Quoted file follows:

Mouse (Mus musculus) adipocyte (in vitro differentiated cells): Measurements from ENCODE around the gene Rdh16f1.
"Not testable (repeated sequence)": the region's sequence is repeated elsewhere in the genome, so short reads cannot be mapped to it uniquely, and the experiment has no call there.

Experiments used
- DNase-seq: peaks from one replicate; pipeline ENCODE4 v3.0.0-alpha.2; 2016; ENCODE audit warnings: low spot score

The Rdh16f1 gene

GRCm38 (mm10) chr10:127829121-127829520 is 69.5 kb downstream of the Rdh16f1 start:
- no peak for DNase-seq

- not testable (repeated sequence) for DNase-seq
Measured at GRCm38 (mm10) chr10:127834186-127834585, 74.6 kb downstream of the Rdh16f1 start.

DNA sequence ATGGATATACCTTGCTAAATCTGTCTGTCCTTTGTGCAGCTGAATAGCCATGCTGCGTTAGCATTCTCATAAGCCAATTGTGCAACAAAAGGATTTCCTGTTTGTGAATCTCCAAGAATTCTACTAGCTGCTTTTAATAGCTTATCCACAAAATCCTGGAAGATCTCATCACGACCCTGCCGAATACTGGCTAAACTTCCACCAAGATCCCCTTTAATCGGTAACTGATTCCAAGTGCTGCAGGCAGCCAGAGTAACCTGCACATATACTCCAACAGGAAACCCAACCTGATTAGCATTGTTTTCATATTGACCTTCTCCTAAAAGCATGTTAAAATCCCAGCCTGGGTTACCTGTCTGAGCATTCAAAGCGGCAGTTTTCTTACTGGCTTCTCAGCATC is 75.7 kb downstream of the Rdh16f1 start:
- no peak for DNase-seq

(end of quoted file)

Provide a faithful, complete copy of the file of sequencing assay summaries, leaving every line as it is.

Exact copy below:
Mouse (Mus musculus) adipocyte (in vitro differentiated cells): Measurements from ENCODE around the gene Rdh16f1.
"Not testable (repeated sequence)": the region's sequence is repeated elsewhere in the genome, so short reads cannot be mapped to it uniquely, and the experiment has no call there.

Experiments used
- DNase-seq: peaks from one replicate; pipeline ENCODE4 v3.0.0-alpha.2; 2016; ENCODE audit warnings: low spot score

The Rdh16f1 gene

GRCm38 (mm10) chr10:127829121-127829520 is 69.5 kb downstream of the Rdh16f1 start:
- no peak for DNase-seq

- not testable (repeated sequence) for DNase-seq
Measured at GRCm38 (mm10) chr10:127834186-127834585, 74.6 kb downstream of the Rdh16f1 start.

DNA sequence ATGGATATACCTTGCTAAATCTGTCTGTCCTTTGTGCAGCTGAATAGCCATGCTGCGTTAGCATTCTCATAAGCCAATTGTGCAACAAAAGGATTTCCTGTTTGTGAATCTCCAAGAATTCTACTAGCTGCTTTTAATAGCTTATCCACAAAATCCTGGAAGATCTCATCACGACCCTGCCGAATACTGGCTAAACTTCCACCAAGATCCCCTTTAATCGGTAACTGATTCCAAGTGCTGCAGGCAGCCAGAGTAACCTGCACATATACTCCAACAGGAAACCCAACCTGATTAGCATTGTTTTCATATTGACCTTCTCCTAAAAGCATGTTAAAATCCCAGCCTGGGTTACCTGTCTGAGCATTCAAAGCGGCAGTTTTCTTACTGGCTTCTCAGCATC is 75.7 kb downstream of the Rdh16f1 start:
- no peak for DNase-seq